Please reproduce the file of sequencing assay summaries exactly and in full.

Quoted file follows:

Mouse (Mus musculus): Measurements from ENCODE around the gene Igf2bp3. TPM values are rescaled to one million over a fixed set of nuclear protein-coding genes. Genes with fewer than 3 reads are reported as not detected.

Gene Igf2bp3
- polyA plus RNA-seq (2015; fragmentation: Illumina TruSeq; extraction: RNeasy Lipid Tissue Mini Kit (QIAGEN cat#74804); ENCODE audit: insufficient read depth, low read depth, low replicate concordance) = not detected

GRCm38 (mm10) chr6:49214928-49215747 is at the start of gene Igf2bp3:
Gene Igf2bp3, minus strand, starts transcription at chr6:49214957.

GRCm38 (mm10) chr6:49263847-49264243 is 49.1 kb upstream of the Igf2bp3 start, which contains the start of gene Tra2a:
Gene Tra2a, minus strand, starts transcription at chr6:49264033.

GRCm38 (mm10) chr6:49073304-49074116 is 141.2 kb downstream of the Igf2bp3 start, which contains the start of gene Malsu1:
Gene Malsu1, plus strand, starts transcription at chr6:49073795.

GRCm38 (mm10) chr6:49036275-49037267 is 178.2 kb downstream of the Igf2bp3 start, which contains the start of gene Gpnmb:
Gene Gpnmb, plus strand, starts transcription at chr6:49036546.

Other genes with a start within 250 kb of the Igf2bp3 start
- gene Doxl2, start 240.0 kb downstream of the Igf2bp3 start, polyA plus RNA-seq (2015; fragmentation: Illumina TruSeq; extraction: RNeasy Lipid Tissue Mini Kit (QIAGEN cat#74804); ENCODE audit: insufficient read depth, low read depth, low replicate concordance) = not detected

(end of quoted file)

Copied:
Mouse (Mus musculus): Measurements from ENCODE around the gene Igf2bp3. TPM values are rescaled to one million over a fixed set of nuclear protein-coding genes. Genes with fewer than 3 reads are reported as not detected.

Gene Igf2bp3
- polyA plus RNA-seq (2015; fragmentation: Illumina TruSeq; extraction: RNeasy Lipid Tissue Mini Kit (QIAGEN cat#74804); ENCODE audit: insufficient read depth, low read depth, low replicate concordance) = not detected

GRCm38 (mm10) chr6:49214928-49215747 is at the start of gene Igf2bp3:
Gene Igf2bp3, minus strand, starts transcription at chr6:49214957.

GRCm38 (mm10) chr6:49263847-49264243 is 49.1 kb upstream of the Igf2bp3 start, which contains the start of gene Tra2a:
Gene Tra2a, minus strand, starts transcription at chr6:49264033.

GRCm38 (mm10) chr6:49073304-49074116 is 141.2 kb downstream of the Igf2bp3 start, which contains the start of gene Malsu1:
Gene Malsu1, plus strand, starts transcription at chr6:49073795.

GRCm38 (mm10) chr6:49036275-49037267 is 178.2 kb downstream of the Igf2bp3 start, which contains the start of gene Gpnmb:
Gene Gpnmb, plus strand, starts transcription at chr6:49036546.

Other genes with a start within 250 kb of the Igf2bp3 start
- gene Doxl2, start 240.0 kb downstream of the Igf2bp3 start, polyA plus RNA-seq (2015; fragmentation: Illumina TruSeq; extraction: RNeasy Lipid Tissue Mini Kit (QIAGEN cat#74804); ENCODE audit: insufficient read depth, low read depth, low replicate concordance) = not detected